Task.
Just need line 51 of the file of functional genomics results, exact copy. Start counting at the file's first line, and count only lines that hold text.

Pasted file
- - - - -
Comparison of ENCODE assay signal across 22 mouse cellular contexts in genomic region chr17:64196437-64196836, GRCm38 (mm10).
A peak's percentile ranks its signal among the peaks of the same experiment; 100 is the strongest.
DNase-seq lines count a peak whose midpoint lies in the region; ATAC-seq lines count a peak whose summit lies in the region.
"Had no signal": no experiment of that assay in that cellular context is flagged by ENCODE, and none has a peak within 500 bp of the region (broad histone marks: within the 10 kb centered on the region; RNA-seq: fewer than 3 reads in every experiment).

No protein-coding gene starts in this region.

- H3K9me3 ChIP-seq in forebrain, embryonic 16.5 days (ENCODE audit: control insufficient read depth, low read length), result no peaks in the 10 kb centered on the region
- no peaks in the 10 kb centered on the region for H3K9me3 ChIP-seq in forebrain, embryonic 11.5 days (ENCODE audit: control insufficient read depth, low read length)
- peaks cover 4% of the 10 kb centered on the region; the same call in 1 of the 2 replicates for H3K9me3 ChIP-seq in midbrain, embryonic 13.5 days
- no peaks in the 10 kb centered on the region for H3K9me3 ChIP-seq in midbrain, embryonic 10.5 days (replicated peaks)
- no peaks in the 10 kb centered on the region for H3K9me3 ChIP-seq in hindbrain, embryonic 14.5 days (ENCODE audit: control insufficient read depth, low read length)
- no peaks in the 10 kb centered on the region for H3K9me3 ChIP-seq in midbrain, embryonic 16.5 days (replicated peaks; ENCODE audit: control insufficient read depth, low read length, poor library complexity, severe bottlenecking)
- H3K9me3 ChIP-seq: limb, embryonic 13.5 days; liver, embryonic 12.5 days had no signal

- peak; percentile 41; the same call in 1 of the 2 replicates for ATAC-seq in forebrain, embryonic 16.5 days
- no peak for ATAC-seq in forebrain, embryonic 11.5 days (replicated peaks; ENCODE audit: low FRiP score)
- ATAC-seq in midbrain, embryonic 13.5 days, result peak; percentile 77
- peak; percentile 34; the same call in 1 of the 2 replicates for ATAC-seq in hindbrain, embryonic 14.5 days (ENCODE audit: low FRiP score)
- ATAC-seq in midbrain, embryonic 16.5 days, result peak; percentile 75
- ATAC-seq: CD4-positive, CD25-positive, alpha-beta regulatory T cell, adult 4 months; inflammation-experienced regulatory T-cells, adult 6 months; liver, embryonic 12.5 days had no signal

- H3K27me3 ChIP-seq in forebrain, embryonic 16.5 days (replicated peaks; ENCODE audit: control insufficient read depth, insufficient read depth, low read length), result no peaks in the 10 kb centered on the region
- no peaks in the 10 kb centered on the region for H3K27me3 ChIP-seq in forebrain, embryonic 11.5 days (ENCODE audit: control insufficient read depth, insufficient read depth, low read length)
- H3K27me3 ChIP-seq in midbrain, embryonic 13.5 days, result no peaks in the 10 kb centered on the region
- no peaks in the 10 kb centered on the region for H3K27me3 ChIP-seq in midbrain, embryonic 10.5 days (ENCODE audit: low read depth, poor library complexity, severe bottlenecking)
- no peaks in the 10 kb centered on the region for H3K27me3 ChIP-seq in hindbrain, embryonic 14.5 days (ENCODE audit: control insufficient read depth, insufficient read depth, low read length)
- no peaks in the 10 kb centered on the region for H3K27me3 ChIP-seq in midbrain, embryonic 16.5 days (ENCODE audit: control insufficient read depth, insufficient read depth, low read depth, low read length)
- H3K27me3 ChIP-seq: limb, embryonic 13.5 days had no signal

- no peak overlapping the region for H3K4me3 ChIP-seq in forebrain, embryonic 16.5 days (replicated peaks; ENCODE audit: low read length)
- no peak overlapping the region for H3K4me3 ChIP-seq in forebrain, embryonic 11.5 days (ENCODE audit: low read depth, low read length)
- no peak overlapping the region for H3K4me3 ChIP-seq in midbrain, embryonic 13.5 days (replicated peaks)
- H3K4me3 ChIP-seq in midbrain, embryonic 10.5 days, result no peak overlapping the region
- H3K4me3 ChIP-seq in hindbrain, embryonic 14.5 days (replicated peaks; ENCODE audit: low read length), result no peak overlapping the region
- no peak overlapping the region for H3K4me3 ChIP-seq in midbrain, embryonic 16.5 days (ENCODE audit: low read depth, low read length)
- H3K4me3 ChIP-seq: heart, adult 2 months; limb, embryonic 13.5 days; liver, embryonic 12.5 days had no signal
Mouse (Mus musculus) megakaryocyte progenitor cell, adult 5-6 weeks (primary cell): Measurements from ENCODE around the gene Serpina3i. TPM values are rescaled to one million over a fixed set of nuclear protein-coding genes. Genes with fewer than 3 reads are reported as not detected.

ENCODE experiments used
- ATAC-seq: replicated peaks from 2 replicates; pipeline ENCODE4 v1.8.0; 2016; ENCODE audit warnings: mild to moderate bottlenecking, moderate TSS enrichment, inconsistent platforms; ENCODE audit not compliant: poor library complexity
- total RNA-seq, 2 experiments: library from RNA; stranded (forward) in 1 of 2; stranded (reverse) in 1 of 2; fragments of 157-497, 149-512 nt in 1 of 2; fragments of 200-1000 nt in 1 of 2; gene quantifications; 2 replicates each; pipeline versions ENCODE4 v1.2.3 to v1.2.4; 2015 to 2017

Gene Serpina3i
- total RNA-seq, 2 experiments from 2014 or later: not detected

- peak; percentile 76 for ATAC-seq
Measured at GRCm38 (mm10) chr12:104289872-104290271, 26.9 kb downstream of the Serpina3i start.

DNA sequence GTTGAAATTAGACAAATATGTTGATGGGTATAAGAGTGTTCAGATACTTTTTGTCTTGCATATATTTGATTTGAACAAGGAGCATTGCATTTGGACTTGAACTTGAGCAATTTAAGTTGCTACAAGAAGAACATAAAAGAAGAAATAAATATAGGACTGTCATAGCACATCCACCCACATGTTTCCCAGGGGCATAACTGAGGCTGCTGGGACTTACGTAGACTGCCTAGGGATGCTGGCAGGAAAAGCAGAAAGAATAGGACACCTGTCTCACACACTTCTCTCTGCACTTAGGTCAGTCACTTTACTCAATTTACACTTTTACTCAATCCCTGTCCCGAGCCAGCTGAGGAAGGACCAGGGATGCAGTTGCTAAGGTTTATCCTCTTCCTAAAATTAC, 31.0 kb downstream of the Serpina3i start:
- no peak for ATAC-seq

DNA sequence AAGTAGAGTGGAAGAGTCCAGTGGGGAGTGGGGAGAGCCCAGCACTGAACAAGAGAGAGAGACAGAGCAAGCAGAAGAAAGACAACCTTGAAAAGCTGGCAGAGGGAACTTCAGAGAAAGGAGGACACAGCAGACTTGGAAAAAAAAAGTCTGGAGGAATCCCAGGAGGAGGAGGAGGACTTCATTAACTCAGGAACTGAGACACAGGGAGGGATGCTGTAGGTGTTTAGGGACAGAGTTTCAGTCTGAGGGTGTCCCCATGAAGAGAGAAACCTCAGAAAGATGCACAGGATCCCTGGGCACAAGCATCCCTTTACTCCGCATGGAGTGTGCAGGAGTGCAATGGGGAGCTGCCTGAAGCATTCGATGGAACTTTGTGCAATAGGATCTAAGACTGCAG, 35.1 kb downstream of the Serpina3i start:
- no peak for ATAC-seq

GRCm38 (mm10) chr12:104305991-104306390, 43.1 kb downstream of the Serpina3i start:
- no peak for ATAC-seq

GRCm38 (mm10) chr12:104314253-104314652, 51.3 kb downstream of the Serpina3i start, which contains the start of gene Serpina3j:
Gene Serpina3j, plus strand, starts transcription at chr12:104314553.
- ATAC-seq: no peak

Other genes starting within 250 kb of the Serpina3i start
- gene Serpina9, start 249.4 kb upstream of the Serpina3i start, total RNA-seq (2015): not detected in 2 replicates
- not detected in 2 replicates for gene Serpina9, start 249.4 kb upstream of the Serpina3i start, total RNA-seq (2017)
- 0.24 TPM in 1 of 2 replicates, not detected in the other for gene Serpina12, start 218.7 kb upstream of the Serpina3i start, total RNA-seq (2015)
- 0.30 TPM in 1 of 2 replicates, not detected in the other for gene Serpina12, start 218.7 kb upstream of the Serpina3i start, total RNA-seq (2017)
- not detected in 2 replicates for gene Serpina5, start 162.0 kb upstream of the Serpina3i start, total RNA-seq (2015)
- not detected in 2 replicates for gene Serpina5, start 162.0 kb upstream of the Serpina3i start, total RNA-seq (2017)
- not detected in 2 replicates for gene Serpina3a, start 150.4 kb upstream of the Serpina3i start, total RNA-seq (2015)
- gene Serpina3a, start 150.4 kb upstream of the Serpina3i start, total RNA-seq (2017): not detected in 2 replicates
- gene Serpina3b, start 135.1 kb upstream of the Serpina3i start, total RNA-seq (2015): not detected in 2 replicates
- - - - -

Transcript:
- gene Serpina9, start 249.4 kb upstream of the Serpina3i start, total RNA-seq (2015): not detected in 2 replicates